Stuart Kettlewell: Togetherness is the most important factor in football

The Motherwell boss says team spirit has been key this season.

Stuart Kettlewell: Togetherness is the most important factor in football SNS Group

Stuart Kettlewell’s first full season in charge of Motherwell reinforced his belief that togetherness was the most important factor in football.

Well finish their campaign at home to St Johnstone on Sunday with the chance of finishing above Hibernian in eighth place in the cinch Premiership.

The season has had highs and lows, from a flying start to a 15-game run without a victory, to a rare win at Ibrox and going on a late push for a top-six place.

There have been hugely-successful personal seasons for the likes of Blair Spittal and major improvements in players such as Theo Bair and Georgie Gent.

Motherwell are likely to finish third top-scorers in the Premiership and a positive second half of the season was only possible because the players, staff and club stuck together in the latter months of 2023.

“The biggest lesson I have learned is that when it’s tough and when you are going through those bad runs, you have to believe in what are doing and you have to find a way of making sure there is a good connection at the football club and that everyone sticks together,” Kettlewell said.

“If there is ill feeling, a lack of transparency, lack of messaging from the manager and the staff, then that all falls down pretty quickly and potentially you are not sitting here in this position.

“But what it has absolutely shown, there is a real togetherness and a real belief in what we are doing.

“There have been a lot of highs and some stand-out results and there have been lows but it’s not been over-emotional when those tough times come.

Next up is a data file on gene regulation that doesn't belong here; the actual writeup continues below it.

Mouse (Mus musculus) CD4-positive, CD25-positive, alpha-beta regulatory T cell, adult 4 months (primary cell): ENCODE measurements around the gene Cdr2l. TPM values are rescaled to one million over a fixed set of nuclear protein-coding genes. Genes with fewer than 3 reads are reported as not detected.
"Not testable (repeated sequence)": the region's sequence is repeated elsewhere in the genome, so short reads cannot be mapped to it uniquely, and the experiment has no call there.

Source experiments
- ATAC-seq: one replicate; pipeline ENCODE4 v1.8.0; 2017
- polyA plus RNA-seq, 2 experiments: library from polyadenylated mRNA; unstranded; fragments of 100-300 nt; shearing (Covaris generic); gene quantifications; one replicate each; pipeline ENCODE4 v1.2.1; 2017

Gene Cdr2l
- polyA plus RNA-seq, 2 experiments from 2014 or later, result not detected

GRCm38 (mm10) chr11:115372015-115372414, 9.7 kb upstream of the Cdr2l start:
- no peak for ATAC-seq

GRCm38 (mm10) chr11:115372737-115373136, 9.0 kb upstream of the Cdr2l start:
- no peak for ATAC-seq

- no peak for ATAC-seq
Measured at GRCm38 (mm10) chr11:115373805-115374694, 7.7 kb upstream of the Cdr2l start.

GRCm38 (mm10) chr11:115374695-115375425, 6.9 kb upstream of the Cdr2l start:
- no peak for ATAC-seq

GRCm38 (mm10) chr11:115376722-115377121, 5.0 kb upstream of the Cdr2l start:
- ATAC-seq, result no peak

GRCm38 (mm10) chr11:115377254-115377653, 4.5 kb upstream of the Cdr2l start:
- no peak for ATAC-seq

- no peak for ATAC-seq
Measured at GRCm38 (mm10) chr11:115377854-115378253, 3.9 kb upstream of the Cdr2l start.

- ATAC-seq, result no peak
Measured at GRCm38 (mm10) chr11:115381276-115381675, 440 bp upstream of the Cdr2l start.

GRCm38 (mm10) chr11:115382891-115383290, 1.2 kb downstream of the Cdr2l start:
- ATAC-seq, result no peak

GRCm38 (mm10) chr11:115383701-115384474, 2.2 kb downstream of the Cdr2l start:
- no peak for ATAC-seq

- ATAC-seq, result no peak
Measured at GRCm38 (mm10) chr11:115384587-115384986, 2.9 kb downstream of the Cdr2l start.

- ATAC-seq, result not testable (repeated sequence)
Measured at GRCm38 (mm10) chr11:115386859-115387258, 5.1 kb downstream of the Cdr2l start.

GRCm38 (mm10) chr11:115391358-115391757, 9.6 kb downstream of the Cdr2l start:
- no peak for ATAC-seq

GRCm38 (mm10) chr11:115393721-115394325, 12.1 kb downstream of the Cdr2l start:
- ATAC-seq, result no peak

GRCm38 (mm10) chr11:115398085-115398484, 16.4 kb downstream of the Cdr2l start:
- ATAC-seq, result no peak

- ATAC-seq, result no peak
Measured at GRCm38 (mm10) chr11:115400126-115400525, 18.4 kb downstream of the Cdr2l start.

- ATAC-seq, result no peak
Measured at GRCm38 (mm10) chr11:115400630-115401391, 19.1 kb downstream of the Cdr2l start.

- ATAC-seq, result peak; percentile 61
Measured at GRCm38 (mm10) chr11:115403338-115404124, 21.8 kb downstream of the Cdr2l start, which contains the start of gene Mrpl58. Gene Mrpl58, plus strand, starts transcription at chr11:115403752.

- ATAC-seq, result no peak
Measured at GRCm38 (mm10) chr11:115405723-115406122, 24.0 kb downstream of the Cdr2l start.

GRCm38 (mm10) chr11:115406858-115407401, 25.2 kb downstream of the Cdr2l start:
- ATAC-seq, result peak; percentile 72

“And I’m not sounding defeatist in saying this – when ultimately at a club like Motherwell with financial challenges and clubs are coming to look at your players – there are massive challenges but it’s really important that you stick together.

“By doing that we have had some stand-out moments, we are absolutely in the league with a bit to spare and we have had some real good player development.

“We want to couple that with success on the pitch, whether we can squeeze our way into the top six or that cup run.”

There was no clamour for Kettlewell to lose his job during the long run without a win, in a sign that supporters also largely believed in his methods.

“I don’t take that side of it for granted but everybody needs to be on board – players, staff, board, new chief executive now in Brian (Caldwell),” he said.

“Everybody has to buy into what you are doing. If you are riding by the seat of your pants, ripping up your team every week and changing your tactics, and you’re not working in a specific way, then I understand why people ask questions because there’s no evidence that it will be successful.

“It would be hard to emerge from January to this point with the wins that we have had.

“That only comes because you don’t have people chatting away and having their own agenda in the dressing room or behind closed doors in offices.

“Barriers are knocked down and if something is not right we say it, but we always have to find a way to move forward.”

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